929 posts

Ultimate Geek


  #2450382 31-Mar-2020 09:33
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I’ve probably done 25 business cases for moving infrastructure to Cloud. Without labour cost savings, i.e. redundancies, the numbers generally don’t stack up.

 

The raw hardware and operating the raw hardware in a datacentre is a smaller component of the business case. Interestingly, companies moving to the cloud often incur additional software licensing charges - maybe that is usually the case, actually. And usually they don’t consider that until well into the process!





BlinkyBill


 
 
 
 


'That VDSL Cat'
12339 posts

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  #2450397 31-Mar-2020 10:10
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BlinkyBill:

 

michaelmurfy:

 

Don't you mean Site Reliability Engineering? :)

 



 

you make a good point. The Trademe guy mentioned investing, or moving to, devop’s. But maybe they should have a look into SRE? I imagine their overall use-case may be more suited to SRE??

 

I’m not too familiar with SRE, no real experience. But plenty with devop’s and I’ve seen many many devop’s initiative not deliver the benefits sought, due to under-investment. 

 

with all of these things - ITIL, agile, devop’s, SRE, test-driven design, blah blah, it’s the cultural change that makes the difference.

 

 

blah, those are all outdated roles and terms!





#include <std_disclaimer>

 

Any comments made are personal opinion and do not reflect directly on the position my current or past employers may have.

 


1463 posts

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  #2451500 31-Mar-2020 13:21
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hio77:

 

blah, those are all outdated roles and terms!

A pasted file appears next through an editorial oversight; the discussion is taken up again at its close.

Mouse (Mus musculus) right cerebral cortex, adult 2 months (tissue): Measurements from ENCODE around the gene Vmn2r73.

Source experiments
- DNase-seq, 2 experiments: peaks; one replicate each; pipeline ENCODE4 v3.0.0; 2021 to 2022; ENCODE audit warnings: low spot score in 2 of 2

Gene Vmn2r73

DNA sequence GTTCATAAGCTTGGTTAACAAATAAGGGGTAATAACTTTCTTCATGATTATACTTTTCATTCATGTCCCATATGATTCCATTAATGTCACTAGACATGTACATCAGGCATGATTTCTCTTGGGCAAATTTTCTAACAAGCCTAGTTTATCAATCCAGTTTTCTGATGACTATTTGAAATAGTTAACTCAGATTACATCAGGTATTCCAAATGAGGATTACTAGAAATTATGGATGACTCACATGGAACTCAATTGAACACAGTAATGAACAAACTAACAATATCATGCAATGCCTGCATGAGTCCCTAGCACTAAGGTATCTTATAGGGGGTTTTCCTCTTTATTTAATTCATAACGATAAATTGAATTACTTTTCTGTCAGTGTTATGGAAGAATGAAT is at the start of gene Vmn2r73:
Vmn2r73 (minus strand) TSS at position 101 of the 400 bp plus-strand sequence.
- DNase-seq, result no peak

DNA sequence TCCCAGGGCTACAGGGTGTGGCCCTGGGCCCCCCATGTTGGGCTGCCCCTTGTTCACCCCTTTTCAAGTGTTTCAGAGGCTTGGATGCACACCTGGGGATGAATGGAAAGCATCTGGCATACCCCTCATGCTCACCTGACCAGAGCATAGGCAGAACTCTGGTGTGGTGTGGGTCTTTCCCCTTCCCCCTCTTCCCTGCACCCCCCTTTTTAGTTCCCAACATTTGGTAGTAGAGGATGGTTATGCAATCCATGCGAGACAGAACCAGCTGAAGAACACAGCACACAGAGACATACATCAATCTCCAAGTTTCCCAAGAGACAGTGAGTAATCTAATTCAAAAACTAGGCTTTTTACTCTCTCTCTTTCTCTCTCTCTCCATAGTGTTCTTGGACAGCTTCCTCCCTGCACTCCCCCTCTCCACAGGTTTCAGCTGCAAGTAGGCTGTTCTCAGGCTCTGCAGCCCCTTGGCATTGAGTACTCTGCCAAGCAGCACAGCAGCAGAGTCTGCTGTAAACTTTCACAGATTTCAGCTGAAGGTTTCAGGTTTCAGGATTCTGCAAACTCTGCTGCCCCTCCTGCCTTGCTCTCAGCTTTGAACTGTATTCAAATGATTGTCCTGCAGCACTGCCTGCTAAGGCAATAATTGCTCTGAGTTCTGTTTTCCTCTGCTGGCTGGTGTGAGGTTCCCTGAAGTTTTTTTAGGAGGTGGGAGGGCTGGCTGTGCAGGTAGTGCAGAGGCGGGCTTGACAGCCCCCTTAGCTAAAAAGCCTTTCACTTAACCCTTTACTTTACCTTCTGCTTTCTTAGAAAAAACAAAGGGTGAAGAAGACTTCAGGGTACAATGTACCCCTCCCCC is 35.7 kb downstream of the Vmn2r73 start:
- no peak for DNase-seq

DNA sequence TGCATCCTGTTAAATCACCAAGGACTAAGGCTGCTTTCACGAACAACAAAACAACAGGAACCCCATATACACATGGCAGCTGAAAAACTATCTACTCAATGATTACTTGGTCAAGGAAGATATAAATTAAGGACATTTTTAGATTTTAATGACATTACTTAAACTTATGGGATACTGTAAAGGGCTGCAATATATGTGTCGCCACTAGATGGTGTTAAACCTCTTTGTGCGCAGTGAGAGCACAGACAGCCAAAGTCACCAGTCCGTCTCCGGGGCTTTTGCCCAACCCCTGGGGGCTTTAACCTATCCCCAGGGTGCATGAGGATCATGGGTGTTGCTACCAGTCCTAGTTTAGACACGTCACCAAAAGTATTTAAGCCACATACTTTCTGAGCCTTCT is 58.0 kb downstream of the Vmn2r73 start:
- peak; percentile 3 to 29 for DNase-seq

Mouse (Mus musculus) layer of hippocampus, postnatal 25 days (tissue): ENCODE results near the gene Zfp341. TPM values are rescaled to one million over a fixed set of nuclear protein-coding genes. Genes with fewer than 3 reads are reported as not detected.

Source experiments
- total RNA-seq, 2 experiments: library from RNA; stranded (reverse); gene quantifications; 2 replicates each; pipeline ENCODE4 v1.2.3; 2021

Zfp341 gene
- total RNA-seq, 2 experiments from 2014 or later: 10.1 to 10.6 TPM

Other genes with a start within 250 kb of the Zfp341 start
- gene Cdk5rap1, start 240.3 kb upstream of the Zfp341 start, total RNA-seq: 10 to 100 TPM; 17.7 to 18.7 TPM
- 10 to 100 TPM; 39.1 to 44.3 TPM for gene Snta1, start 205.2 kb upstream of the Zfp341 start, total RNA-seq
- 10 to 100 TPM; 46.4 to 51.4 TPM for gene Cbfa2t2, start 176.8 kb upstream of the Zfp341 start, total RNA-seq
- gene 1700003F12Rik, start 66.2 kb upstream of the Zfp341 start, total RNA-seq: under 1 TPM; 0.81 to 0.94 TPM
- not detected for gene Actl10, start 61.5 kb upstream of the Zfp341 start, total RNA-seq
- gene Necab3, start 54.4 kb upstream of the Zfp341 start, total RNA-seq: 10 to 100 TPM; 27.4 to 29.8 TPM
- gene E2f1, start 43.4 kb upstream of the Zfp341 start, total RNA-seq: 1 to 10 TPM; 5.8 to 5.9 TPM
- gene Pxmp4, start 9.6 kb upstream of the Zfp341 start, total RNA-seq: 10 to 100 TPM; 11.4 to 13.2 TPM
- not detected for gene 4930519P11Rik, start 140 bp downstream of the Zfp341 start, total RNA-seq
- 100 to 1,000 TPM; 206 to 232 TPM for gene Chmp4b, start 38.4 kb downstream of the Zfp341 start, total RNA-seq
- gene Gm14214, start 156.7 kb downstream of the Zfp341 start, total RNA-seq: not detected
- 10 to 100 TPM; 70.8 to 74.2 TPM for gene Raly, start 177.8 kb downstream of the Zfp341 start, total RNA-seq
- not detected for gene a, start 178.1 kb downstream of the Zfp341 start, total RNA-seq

I call them marketing terms.  





Software Engineer
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  #2451576 31-Mar-2020 14:41
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I don't think cloud stacks up as much as people think it does economically. I looked at the cost of shifting from 5 servers in a rented colocation in Auckland to AWS. The useful life of the hardware is 4-5 years and the electricity and datacentre costs aren't that high. I would be surprised if we spent >$1,000 a year on server maintenance (labour) for them all. It would be much more expensive to go AWS for them all. Each server was 2x 20 core CPU with 128GB RAM running a relatively heavy distributed application. Workloads are managed so they are constantly busy, at night its quiter but still they are working hard :)

 

Those cloud bills can get really high. AWS is hands down our biggest supplier $$ wise by a big margin now.

 

I'm just waiting for a major business issue or downtime with one of the hosting providers. It will be like the virus where we were too "complacent" trusting these providers and now the repurcussions of issues with them are huge.





Speedtest 2019-10-14